The Pasco County Metropolitan Planning Organization board addressed three key topics during its April 11 session.
Those items were:
- The Tampa Bay Resiliency Study
- Future transportation funding, through a proposed transportation surtax
- A requested extension on a project related to the MPO’s long-range plan
John Villeneuve, director of the Metropolitan Planning Organization (MPO), briefed the board on Pasco County’s efforts to prepare for severe weather conditions.
The county’s MPO has been collaborating with the MPO’s Hillsborough and Pinellas branches to comprise a variation of studies.
These studies are for the Resilient Tampa Bay: Transportation Pilot Project.
“What we’re trying to do is determine with the threat of potential sea level rises, if we have any kind of significant flooding due to rain or hurricanes,” Villeneuve said.
The study will help pinpoint locations where infrastructure could be strengthened to withstand natural disasters.
State Road 54 and U.S. 19 will be closely examined during this study.
Villeneuve’s presentation was informational in nature and no board action was required.
Under its 2045 Long Range Transportation Plan, the MPO also proposed several options in raising Pasco County’s transportation revenue.
It factors in the current Penny for Pasco initiative – a one-penny surtax from every dollar collected in sales.
The referendum initially passed in 2004 and will discontinue at the end of 2024.
Wally Blain, a senior project manager who works in conjunction with the MPO, detailed five possible scenarios:
- Penny for Pasco continues through 2045, thus excluding a transportation surtax
- Penny for Pasco ends in 2034, introducing a half-penny transportation surtax in 2035
- Penny for Pasco ends in 2024, introducing a half-penny transportation surtax in 2025
- Penny for Pasco ends in 2034, introducing a one-penny transportation surtax in 2035
- Penny for Pasco ends in 2024, introducing a one-penny transportation surtax in 2025
Currently, Penny for Pasco allocates 45 percent of collected funds to the Pasco County Commission, another 45 percent to the Pasco County School System and 10 percent to municipalities within Pasco County.
Of the county’s 45 percent share, 18 percent goes toward transportation development.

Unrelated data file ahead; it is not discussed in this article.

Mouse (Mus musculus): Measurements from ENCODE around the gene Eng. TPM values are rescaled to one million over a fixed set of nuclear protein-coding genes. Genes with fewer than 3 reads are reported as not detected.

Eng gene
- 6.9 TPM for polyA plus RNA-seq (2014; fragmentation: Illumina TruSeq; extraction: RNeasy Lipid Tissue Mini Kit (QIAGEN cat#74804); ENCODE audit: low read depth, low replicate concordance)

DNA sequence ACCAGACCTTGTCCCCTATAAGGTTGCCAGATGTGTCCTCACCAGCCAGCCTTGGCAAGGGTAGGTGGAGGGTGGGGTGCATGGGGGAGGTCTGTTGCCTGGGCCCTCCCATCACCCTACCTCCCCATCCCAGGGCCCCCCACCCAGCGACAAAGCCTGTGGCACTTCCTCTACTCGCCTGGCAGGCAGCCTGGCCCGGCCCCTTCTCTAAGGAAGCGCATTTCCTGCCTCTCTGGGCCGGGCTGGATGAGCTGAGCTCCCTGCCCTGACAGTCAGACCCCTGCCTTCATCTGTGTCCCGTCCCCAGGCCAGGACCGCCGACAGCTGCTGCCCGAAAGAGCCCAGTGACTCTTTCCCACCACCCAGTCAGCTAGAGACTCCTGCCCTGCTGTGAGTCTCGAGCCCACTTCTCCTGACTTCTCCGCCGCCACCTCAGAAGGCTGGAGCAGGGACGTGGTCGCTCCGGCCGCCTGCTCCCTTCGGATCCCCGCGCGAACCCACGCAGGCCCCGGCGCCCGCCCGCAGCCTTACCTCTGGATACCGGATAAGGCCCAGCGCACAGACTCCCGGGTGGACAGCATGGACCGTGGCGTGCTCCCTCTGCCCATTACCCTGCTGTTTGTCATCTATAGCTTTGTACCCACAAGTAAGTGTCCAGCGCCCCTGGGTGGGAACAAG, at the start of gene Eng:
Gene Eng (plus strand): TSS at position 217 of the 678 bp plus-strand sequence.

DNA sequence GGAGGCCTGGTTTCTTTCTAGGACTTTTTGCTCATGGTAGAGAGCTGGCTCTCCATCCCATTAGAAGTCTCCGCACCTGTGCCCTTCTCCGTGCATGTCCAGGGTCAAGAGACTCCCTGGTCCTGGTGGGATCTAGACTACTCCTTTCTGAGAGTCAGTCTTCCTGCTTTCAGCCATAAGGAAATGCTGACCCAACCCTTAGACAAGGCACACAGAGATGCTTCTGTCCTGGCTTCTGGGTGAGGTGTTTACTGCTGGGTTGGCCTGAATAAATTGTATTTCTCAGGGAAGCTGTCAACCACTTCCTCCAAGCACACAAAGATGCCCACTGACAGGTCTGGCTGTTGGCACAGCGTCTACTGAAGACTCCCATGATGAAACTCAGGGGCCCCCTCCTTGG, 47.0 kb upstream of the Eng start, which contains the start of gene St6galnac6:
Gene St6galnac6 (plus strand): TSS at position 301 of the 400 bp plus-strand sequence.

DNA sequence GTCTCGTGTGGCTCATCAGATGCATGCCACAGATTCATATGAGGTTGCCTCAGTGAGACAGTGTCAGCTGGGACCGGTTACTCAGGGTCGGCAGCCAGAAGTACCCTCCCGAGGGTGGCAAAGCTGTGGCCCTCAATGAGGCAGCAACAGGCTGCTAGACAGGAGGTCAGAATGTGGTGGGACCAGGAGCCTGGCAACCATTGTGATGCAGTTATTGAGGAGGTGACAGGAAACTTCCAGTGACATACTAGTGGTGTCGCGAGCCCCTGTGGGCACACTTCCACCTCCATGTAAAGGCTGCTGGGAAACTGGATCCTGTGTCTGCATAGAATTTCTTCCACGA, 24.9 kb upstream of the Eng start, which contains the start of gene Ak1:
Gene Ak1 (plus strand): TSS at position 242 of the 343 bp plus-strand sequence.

The MPO is most interested in the fifth option, Blain said, because it draws in the most revenue in 20 years — topping $3.2 billion.
However, state legislatures in Tallahassee could change how taxes on the local level are implemented.
“There’s some new legislation that’s pending right now that would look at changing the requirements of passing any new local sales tax,” Blain explained.
Some board members expressed skepticism.
“Are we suggesting that the school district doesn’t need any money?” asked Commissioner Kathryn Starkey.
Starkey stated that modifying surtax distribution might be possible, but that devoting all surtax money to transportation does not seem feasible.
In response, Blain noted that under Option 5, a charter county surtax separate from Penny for Pasco, would be solely for transportation.
He also said that the current 18 percent put toward transportation could then, in the future, be used to fund other agendas.
Blain said he would return to the board with a more “prioritized list of needs” to get the proposal in motion.
Also on the agenda was the MPO’s request for a time extension on a New Vision model project related to its Long Range Transportation Plan.
The $25,000 project is designed to forecast Pasco County’s travel demand, address the need for right of way, and determine how many lanes may be needed for the Vision roadway network.
The MPO asked for a six-month extension leading into October 2019 and the board passed the proposal unanimously.
The board met at the Pasco County Historic Courthouse in Dade City.
Published April 24, 2019
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